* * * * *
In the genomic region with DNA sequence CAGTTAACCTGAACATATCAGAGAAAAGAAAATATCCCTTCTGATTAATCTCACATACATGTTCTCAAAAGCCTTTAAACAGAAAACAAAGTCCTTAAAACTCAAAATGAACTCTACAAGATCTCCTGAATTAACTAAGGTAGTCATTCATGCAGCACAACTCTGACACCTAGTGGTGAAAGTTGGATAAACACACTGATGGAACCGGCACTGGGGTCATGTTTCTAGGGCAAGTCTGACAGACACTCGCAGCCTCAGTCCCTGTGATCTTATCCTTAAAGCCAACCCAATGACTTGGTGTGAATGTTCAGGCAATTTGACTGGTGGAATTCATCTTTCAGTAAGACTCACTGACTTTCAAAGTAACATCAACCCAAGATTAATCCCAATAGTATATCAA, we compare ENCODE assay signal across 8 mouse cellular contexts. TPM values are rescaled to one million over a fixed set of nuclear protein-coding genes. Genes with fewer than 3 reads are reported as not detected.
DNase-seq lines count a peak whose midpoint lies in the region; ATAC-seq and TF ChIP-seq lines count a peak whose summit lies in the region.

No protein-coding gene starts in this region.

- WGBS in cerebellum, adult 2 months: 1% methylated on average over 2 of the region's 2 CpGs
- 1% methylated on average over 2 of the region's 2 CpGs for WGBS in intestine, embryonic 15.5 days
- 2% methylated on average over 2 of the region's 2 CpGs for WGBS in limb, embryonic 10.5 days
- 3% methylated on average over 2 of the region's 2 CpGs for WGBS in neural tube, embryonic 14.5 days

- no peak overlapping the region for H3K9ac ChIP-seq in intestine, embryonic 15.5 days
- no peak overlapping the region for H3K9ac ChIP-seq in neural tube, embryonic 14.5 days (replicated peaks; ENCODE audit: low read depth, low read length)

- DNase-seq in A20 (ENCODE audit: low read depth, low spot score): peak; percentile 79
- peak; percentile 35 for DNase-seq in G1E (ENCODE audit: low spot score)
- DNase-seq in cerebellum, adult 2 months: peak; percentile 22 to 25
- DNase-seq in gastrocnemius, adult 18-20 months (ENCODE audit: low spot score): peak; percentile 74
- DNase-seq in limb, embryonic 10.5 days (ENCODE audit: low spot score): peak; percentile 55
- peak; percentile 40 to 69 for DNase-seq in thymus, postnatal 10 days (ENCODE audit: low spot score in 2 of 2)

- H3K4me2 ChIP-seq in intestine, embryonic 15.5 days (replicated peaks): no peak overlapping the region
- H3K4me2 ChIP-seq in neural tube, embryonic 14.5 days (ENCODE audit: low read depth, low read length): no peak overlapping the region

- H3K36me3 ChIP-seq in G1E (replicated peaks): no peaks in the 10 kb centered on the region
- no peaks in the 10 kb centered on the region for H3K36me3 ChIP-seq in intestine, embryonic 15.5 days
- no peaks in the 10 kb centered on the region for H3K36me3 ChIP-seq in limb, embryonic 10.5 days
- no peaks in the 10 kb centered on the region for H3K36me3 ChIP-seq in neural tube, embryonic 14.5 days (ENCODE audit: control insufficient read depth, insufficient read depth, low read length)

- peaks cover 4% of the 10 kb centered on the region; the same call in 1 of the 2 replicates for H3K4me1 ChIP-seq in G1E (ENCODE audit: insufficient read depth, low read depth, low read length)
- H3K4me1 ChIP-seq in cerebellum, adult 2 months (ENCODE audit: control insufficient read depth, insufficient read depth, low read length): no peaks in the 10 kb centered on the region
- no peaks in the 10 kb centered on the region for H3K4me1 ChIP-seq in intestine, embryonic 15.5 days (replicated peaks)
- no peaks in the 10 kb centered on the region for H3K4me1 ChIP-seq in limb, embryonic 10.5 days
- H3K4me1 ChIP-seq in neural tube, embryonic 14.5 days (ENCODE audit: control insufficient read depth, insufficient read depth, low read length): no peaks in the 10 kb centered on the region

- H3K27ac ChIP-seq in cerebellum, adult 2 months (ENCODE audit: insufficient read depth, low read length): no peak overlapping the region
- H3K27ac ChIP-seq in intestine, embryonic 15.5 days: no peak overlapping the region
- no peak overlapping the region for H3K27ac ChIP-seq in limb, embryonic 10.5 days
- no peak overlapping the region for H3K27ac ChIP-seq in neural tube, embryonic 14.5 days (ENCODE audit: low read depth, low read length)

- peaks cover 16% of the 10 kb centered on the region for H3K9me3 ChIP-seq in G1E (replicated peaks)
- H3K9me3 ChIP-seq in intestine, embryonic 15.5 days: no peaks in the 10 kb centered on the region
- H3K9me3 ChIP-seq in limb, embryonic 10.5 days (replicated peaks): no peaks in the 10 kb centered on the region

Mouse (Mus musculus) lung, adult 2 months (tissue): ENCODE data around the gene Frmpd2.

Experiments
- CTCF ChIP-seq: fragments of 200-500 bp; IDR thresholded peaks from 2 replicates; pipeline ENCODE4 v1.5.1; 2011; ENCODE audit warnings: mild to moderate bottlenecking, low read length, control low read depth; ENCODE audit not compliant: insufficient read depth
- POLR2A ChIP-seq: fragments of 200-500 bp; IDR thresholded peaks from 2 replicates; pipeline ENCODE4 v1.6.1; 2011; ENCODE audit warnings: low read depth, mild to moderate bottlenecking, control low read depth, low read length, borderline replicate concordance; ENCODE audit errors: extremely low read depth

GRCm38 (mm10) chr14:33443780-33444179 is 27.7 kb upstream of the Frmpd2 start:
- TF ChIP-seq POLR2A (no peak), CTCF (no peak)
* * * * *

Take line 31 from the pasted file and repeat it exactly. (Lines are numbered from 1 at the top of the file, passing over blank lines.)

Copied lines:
- peaks cover 16% of the 10 kb centered on the region for H3K9me3 ChIP-seq in G1E (replicated peaks)